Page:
Cheney committed the cardinal sin of holding President Trump accountable for the violent insurrection at the U.S. Capitol on January 6th, a position that McCarthy briefly held himself, before changing course in fearful obedience to the former President.

In January, Cheney joined nine other House Republicans in voting to impeach Trump for his role in the January 6th attack, a move she called a ‘vote of conscience.’ Lest voters think this move reveals Cheney as some sort of secret moderate, her record shows she has continued to vote with House Republicans 95 percent of the time this year.

Still, some House Republicans remain set on purging the lawmaker from her leadership post in the middle of the year, even as they rail against ‘the extreme left’s cancel culture’ and stress ‘party unity’ without the slightest hint of self-awareness. Punchbowl News rightly describes it as ‘unlike anything in modern House GOP internal politics.’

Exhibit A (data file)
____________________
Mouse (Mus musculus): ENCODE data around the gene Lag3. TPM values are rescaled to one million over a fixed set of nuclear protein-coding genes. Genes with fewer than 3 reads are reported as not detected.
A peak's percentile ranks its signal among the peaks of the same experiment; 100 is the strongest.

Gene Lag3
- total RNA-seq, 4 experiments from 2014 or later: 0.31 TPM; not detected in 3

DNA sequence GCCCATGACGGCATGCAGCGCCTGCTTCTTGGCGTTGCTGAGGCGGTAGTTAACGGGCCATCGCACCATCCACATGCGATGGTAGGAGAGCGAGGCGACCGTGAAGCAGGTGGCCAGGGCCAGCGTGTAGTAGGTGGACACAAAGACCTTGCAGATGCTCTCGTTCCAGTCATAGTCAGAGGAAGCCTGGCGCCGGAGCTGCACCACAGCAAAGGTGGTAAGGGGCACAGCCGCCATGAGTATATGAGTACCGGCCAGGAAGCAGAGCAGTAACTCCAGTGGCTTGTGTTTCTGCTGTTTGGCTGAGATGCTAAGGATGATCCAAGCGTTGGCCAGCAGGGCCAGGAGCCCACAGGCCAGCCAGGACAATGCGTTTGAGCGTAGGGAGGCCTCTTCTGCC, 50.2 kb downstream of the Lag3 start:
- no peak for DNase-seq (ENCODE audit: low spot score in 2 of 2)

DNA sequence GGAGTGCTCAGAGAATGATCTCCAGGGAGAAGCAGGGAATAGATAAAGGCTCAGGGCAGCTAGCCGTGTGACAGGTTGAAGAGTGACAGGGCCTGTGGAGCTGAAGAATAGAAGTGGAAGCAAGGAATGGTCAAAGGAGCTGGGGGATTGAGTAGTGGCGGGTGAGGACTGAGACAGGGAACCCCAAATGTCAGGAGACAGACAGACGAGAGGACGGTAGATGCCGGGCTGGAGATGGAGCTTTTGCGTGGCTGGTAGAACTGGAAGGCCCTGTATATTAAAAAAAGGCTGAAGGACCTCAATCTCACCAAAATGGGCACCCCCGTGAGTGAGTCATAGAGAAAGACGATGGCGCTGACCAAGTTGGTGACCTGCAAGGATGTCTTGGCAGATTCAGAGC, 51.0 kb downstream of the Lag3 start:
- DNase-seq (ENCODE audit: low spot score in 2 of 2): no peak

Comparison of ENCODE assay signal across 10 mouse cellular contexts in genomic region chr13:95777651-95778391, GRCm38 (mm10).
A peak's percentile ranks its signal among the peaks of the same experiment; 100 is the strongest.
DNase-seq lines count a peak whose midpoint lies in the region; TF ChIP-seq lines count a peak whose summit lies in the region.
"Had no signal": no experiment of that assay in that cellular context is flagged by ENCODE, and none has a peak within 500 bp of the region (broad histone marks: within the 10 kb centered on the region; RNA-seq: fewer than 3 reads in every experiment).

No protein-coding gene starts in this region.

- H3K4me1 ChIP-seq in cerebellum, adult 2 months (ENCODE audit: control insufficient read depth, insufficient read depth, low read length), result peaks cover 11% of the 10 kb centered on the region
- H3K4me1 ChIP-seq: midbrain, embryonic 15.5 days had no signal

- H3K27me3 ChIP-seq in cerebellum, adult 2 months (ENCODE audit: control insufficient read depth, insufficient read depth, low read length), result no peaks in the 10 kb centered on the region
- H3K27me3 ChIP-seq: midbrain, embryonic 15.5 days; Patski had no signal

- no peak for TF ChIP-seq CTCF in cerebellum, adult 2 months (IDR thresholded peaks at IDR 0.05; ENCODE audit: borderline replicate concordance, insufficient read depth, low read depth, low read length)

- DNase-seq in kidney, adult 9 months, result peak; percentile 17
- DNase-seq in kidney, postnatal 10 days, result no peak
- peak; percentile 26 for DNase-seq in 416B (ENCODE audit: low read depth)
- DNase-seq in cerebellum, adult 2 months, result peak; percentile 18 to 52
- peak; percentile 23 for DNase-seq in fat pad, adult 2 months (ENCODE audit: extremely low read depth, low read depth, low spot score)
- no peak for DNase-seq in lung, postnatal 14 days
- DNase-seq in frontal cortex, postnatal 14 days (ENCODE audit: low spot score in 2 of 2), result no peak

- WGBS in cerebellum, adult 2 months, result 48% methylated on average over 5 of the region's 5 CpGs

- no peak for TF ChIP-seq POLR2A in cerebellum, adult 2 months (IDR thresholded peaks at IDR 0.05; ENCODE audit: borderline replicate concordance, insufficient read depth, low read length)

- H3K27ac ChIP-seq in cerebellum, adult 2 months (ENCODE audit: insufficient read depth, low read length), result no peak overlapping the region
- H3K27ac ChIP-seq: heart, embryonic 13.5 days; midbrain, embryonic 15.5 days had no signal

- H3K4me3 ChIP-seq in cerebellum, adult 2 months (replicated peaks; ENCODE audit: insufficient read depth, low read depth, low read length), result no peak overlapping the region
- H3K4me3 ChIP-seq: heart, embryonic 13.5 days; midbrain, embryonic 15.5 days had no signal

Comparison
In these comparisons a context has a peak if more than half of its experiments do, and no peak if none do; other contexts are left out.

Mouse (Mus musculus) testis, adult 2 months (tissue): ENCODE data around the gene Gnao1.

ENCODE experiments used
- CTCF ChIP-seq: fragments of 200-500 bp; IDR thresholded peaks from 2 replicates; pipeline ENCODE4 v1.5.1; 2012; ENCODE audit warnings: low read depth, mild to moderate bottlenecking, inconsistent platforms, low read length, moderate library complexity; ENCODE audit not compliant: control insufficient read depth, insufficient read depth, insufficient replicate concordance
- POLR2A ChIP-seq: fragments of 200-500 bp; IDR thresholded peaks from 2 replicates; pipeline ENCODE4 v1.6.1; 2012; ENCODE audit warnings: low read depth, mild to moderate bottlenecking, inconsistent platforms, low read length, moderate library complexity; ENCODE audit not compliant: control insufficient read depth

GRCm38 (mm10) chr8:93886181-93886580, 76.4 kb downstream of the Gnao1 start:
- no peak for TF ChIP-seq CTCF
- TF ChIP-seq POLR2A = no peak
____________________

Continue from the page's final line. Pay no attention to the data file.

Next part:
Their preferred pick to succeed Cheney: Rep. Elise Stefanik (R-NY), a Congresswoman whose recent unyielding devotion to Trump belies a spotty conservative record.

Stefanik earns a failing 43 percent lifetime rating from the American Conservative Union and a similarly lackluster 48 percent lifetime score from Heritage Action for America, compared to Cheney’s scores of 78 and 80 percent respectively. Stefanik also voted against the Tax Cuts and Jobs Act, Trump’s signature legislative accomplishment, while Cheney helped secure its passage.

But Stefanik redeemed herself with Trump in late 2019 when she helped lead the former President’s defense in his first impeachment trial. Trump tweeted approvingly that ‘a new Republican star is born.’ With that, the Harvard grad and former George W. Bush administration aide’s transition from pragmatic Republican institutionalist to populist MAGA adherent was complete.